His next car, while not an orphan, had parents so old they had to be dead. It was a 1939 Cadillac, a long, black sedan that must have come with a Tommy Gun as standard equipment. In my father's eyes, it wasn't a 15-year-old Caddy. It was a Cadillac celebrating its 15th anniversary. Its interior was cavernous and my brother and I would roll around like bowling balls whenever he made a turn. The car was too long to fit in our garage so he parked on the street, where it upset the neighbors who called it an eyesore and complained that it brought down their property values.
Our next ride was an English Thames panel truck. In the era when American cars had grown into behemoths, my father drove up in something you could stash in their trunk. The Thames was a handy little vehicle built for those who once were called 'Tradesmen' -- they were the plumbers, electricians and carpenters who came when you called them and finished when they said they would. The Thames was also used to make deliveries of small loads of what once were called 'Goods'.
The Thames was our favorite of all the oddball cars he ever owned. The two of us sat in the windowless cargo area, facing each other on the wheel well humps that stuck up through the floor. We'd shake around as if dice in a cup, with no view of where we were going or where we had been. I sometimes got carsick and once in a while my brother would crack his head on the roof. It was so noisy, we couldn't hear a word if our mother turned and ordered us to stop doing whatever we were doing. It was a carnival ride back there, it was fun being 'Goods'.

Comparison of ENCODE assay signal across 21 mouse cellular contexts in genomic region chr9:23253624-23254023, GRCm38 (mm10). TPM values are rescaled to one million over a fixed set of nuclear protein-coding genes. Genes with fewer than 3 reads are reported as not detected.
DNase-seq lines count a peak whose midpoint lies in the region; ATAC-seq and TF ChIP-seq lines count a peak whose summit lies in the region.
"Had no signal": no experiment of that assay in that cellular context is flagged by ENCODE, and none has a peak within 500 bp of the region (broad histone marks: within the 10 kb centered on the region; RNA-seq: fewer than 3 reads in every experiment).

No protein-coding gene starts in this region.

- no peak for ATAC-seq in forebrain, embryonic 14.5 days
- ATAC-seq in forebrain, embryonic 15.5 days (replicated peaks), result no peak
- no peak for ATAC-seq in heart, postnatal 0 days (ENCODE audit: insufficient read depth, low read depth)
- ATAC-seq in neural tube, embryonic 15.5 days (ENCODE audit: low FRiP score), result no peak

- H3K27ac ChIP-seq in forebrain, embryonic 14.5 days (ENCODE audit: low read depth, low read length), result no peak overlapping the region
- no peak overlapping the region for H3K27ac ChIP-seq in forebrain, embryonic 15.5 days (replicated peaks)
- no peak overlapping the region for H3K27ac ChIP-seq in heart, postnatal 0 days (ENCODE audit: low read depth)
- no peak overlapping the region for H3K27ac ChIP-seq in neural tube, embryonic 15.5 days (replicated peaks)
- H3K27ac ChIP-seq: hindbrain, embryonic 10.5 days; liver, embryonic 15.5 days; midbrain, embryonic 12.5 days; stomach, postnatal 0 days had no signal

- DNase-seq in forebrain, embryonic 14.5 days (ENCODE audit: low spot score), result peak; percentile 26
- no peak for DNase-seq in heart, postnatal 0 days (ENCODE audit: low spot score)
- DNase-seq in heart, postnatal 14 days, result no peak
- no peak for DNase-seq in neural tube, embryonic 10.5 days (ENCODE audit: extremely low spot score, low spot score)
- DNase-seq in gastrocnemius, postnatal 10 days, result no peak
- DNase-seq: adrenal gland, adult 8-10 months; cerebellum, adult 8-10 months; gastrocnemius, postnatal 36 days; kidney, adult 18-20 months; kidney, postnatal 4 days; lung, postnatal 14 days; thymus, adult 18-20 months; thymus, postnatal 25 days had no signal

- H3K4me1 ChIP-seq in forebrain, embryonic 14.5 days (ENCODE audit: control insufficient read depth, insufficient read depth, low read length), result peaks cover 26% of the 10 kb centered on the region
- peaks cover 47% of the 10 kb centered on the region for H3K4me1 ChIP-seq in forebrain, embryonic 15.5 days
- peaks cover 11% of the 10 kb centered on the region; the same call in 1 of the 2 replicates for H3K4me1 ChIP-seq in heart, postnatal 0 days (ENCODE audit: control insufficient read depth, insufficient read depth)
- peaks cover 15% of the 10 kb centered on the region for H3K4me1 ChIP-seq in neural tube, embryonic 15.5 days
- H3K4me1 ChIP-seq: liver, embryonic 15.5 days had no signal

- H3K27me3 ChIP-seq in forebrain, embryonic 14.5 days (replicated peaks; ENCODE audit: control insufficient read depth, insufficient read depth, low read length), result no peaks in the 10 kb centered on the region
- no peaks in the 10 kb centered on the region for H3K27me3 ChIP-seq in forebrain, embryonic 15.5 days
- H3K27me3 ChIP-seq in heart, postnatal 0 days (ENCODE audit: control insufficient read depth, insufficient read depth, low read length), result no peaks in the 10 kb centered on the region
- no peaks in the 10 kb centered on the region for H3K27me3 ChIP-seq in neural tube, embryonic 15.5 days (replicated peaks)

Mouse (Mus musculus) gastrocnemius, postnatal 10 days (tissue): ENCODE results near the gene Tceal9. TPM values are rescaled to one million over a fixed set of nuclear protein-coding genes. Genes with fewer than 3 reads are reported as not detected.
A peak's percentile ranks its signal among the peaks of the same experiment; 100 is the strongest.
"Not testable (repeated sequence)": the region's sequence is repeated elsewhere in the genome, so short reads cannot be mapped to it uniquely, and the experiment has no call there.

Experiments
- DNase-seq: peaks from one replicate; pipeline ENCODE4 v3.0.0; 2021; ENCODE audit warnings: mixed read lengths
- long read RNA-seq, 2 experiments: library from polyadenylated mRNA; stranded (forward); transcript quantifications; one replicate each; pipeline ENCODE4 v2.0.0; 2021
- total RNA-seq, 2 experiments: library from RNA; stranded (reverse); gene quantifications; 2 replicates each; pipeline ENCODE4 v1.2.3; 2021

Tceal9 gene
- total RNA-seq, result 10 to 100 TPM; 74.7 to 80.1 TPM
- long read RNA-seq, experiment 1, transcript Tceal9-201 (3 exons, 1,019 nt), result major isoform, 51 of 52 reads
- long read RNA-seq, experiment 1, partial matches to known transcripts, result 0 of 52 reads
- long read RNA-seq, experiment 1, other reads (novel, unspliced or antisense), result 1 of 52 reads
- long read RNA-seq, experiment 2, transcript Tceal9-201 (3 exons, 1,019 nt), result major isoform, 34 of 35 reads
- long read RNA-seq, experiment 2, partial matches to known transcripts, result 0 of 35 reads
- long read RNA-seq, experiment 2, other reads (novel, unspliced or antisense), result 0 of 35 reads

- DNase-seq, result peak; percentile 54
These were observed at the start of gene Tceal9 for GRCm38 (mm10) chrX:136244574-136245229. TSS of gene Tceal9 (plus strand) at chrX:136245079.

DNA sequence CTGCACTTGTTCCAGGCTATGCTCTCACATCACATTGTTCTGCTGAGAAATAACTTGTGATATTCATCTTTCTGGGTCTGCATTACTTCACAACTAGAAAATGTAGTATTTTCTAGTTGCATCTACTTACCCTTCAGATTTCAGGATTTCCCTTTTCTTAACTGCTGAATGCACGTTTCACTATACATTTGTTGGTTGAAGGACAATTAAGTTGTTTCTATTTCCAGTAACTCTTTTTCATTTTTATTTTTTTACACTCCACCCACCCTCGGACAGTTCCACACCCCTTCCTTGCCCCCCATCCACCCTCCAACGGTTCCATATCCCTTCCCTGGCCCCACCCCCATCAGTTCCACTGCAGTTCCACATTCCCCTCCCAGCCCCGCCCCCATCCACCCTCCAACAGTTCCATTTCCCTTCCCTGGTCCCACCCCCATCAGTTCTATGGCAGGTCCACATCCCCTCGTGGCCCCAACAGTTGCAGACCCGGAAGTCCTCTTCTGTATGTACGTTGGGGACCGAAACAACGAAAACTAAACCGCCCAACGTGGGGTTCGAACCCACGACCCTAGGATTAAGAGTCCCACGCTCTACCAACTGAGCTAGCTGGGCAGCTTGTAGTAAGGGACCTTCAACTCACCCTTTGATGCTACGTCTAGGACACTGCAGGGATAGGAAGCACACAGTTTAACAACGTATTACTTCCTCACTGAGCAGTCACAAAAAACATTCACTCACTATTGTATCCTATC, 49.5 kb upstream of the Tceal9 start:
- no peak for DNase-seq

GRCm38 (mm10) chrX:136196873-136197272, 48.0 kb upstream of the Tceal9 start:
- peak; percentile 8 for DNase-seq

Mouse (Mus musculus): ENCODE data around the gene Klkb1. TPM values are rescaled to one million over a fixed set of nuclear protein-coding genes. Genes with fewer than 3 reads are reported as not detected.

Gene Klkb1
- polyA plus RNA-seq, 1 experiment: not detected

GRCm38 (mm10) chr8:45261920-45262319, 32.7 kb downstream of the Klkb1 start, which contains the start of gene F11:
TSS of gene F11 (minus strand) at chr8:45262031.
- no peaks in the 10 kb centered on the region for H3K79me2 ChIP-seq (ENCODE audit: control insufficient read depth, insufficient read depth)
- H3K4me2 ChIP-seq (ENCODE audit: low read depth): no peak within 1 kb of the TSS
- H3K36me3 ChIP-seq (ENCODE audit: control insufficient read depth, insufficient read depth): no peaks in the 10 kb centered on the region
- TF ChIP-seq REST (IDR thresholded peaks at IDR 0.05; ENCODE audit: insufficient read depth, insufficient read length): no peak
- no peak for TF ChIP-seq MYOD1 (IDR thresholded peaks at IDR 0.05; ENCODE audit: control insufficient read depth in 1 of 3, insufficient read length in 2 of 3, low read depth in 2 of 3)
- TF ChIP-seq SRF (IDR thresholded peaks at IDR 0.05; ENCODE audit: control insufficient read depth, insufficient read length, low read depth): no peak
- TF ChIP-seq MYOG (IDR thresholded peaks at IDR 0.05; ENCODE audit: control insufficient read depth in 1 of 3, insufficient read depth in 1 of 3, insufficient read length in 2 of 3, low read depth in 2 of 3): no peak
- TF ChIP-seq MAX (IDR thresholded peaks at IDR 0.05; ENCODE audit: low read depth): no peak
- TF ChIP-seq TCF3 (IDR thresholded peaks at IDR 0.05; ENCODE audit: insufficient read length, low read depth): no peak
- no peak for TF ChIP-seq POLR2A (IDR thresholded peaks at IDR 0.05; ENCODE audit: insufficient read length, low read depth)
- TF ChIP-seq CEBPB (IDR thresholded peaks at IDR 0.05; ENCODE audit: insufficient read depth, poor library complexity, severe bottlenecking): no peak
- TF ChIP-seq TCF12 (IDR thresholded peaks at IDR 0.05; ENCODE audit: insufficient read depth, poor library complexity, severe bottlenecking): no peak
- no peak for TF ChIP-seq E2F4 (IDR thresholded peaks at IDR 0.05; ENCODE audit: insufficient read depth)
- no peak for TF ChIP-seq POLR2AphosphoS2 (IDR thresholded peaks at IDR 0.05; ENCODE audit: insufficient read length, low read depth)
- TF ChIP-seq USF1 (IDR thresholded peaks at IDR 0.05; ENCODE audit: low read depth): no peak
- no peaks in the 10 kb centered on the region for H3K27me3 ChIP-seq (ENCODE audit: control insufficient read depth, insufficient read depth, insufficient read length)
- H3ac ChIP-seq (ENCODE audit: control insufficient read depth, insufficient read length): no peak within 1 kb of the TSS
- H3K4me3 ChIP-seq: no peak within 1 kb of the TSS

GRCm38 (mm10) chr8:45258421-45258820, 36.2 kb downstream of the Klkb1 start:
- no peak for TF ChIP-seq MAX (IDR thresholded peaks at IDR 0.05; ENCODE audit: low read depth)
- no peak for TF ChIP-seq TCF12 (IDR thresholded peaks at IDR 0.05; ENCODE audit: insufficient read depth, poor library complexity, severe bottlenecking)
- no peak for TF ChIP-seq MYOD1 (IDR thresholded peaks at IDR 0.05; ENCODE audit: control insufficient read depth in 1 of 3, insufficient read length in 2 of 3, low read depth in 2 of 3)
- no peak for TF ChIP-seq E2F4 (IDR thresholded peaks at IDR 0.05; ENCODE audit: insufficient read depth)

Then he did something that shocked us. Since the end of the war, just ten years earlier, it had been family canon that whether it be a kitchen knife, a dog or a Black Forrest Cake, if it was German, it wasn't allowed in our home. Now there was a faded blue Volkswagen parked in our driveway. If this meant the embargo on decent binoculars was over, fine with us; besides, the little bug was ridiculous to look at, making it just the sort of car we had come to appreciate. We were surprised when its superior air-cooled engine burned out, stranding us on the highway between Los Angeles and San Francisco on a foggy night.
After the VW, there was a Packard, a Willy's, two Hudsons and a Nash. But after that he took another big left turn on us. He bought a car that was a renunciation of every automotive belief he ever held. He bought a Ford van. A car whose very name had once evoked in him tight-lipped, squint-eyed anger was now parked in our garage -- attached to his home -- where his children came to play. The year of this outrage, my brother and I had become teenagers, each with a driver's license and a girlfriend. When we discovered the singular advantages of the van, we soon forgave our father for his lapse of conviction.
Towards the end of his life, he reverted to form, buying a red Studebaker Lark. True, it wasn't as deviant as some of the others, but at least it wasn't a popular choice. And somehow he must have known that Studebaker would soon go out of business, leaving him again, the owner of a car whose maker had gone to meet his. It was a car that no one else wanted. I think this made him happy.
-- Barry Udoff